It was very handy for me at the time but with so few details given and the cost being quite steep, I thought long and hard before applying. If they brought such a system back I would say it would be useful only if you are desperate.
Hudson - Ipswich, pre 1800; Devall - Colchester, pre 1780

Offline stanmapstone

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Re: Advocating an idea
« Reply #6 on: Monday 20 July 15 21:31 BST (UK) »
The ruling by the Information Commissioner that resulted in the 1911 census being opened early does not apply to the 1921 census because, unlike the 1911 census, the 1921 census was conducted under the 1920 Census Act, which is still in force and which contains a statutory prohibition on disclosure. http://www.1921census.org.uk/

Stan
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Offline Rosinish

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Re: Advocating an idea
« Reply #7 on: Monday 20 July 15 21:46 BST (UK) »

You could apply to the National Archives and request access to a persons details from a certain census, as long as you provide evidence of being related to the person in question

Mmmm.............Sirsimon,

Not sure that would work as the whole point of us searching census records is to locate them when we don't actually know/not sure where they are & also to find relatives we don't/didn't know existed so I can't see that working  ???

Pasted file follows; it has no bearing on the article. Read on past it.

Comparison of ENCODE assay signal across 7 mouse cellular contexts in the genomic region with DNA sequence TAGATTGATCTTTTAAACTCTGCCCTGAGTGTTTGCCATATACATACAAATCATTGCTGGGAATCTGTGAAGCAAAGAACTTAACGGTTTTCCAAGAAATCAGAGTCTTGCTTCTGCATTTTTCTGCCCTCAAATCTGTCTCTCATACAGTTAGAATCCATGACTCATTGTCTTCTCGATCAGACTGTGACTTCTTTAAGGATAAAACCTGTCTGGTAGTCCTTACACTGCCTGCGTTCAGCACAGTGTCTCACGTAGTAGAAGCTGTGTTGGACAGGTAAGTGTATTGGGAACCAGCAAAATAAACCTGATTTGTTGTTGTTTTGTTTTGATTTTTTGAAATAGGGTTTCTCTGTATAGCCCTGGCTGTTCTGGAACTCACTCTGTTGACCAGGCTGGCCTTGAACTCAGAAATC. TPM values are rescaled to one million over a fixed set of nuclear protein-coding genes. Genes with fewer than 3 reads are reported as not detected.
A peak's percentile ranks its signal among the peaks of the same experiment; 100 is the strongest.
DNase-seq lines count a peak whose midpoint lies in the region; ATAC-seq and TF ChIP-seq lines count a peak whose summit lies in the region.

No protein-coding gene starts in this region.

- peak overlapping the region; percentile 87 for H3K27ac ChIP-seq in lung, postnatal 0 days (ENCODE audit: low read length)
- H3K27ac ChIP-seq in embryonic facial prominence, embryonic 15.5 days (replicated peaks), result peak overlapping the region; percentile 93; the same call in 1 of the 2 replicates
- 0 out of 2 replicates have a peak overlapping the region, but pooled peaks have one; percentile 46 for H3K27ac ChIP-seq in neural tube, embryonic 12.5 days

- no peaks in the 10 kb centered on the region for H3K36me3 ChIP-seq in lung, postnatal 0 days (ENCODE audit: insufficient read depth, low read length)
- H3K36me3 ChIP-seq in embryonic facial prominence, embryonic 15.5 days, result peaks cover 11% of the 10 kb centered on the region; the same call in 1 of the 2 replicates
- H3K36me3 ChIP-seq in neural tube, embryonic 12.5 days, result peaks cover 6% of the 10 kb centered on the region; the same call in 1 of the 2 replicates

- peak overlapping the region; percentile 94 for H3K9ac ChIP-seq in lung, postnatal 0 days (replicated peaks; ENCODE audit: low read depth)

E.G. In later years if my descendants are searching for me, they will see that I wasn't born & bred where I live at the moment although they will have from the census my birth town.............so how would proof of their relationship give them access as there may be 100's with the same name  ??? so my family would have access to everyone with the same name as me  ::) ::)

I hope that makes sense but I know what I mean  ;D ;D

Annie

South Uist, Inverness-shire, Scotland:- Bowie, Campbell, Cumming, Currie

Ireland:- Cullen, Flannigan (Derry), Donahoe/Donaghue (variants) (Cork), McCrate (Tipperary), Mellon, Tol(l)and (Donegal & Tyrone)

Newcastle-on-Tyne/Durham (Northumberland):- Harrison, Jude, Kemp, Lunn, Mellon, Robson, Stirling

Kettering, Northampton:- MacKinnon

Canada:- Callaghan, Cumming, MacPhee

"OLD GENEALOGISTS NEVER DIE - THEY JUST LOSE THEIR CENSUS"

Offline sharonmx5

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Re: Advocating an idea
« Reply #8 on: Monday 20 July 15 22:03 BST (UK) »
Evidence of relationship can work because it did for me :).
Hudson - Ipswich, pre 1800; Devall - Colchester, pre 1780